William has taken the external link identification to a whole new level. I love the elegance of this solution, so much better than either the MTMacros or Blosxom macros answer. It’s a crying shame that more browsers don’t support it, though. Apparently, the only PC browser that display the images is Mozilla 1.3. Safari and Camino for Mac OS X also handle it, apparently, but that doesn’t do me much good. (At least, not right now!) Even a browser that operates on some kind of pay model, like Opera 7.1, doesn’t support it, which somewhat dampens my desire to pay for Opera.
CSS is such a cross-browser nightmare. Everywhere you read about it, people are scrambling for ways to achieve similar effects for their pages on different browsers. I have recently been introduced to how horribly IE 5.5 renders my page. Sure, at least things are in the right place, but the buttons with the background images for e-mail and external links don’t appear to be inheriting the extra padding for those classes and the border around the heading doesn’t look the same as any other browser. However, IE 5.5 was surpassed by IE 6, so I’m not too worried about that. It’s not like my page is anything but a personal playground, as William says about his decision to use the CSS 3 selectors. Perhaps if I used a browser that displayed that code, I would use it too, but I like to see my pretty accomplishments. 😉 William’s code also has the advantage of applying to text flawlessly whether it was generated by the blogging tool or just coded manually.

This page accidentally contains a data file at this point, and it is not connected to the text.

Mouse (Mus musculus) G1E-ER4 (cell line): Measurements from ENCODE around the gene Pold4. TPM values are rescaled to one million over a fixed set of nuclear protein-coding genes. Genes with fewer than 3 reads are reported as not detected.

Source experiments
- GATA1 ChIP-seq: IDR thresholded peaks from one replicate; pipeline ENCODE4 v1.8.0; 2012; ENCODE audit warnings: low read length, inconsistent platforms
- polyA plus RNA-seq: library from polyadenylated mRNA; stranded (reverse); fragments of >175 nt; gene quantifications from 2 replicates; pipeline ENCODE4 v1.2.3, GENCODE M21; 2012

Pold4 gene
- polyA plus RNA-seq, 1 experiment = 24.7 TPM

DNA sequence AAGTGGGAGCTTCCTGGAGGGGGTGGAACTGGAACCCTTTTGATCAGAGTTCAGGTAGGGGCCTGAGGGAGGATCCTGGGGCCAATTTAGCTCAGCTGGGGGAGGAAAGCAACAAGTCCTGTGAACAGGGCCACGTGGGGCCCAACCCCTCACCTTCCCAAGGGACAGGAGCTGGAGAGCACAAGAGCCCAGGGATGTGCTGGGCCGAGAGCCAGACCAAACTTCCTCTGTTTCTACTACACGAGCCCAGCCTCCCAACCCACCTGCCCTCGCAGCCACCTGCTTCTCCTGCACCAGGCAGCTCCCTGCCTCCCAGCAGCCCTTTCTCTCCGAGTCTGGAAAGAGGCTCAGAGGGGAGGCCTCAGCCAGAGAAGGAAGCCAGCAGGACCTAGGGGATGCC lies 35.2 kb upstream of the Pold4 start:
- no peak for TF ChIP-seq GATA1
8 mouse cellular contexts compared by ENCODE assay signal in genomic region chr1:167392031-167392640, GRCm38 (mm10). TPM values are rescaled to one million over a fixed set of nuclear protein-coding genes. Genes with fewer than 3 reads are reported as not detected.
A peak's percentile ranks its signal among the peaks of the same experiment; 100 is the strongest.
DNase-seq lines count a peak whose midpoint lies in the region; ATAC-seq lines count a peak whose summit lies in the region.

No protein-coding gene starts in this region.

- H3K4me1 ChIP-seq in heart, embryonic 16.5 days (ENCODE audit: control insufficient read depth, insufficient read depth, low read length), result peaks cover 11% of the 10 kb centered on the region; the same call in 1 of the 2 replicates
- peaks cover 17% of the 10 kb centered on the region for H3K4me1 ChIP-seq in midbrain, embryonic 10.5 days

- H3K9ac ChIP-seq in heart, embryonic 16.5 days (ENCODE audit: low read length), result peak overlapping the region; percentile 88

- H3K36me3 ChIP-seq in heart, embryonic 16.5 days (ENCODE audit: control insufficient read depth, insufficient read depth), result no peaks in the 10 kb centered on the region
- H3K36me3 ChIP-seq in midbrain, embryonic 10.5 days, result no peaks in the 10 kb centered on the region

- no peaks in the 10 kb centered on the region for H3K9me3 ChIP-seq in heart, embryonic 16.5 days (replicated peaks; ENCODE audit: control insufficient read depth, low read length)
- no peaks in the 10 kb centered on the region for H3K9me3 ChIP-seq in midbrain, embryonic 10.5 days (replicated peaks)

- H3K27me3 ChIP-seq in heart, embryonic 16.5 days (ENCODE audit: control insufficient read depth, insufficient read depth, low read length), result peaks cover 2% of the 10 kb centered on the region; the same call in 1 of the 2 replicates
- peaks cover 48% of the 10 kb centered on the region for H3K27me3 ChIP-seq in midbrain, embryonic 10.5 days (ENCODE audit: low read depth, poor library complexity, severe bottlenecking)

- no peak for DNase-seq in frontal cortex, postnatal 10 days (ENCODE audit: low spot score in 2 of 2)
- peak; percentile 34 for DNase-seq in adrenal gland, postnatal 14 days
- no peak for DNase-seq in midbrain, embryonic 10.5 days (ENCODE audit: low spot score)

Opera 7 also has a strange effect with links that cross lines in a paragraph. I think it’s related to
text-align: justify;. Often, if a link starts the next line, I will be able to click on it at the end of the line above it, like a little residual bit of the link code is applied there. This also applies to the background images for external links, leaving strange little artifacts at the ends of lines.
Well, I feel a little better for getting this out. If Opera could support stuff like this, I would feel a lot more inclined to pay for it, as they so desparately want me to. I kind of object to paying for a browser that really doesn’t render pages better than its free cousins. Of course, with Opera there’s also the UI advantages, which is one of the reasons I continue to use it instead of Mozilla. I just can’t give up that MDI!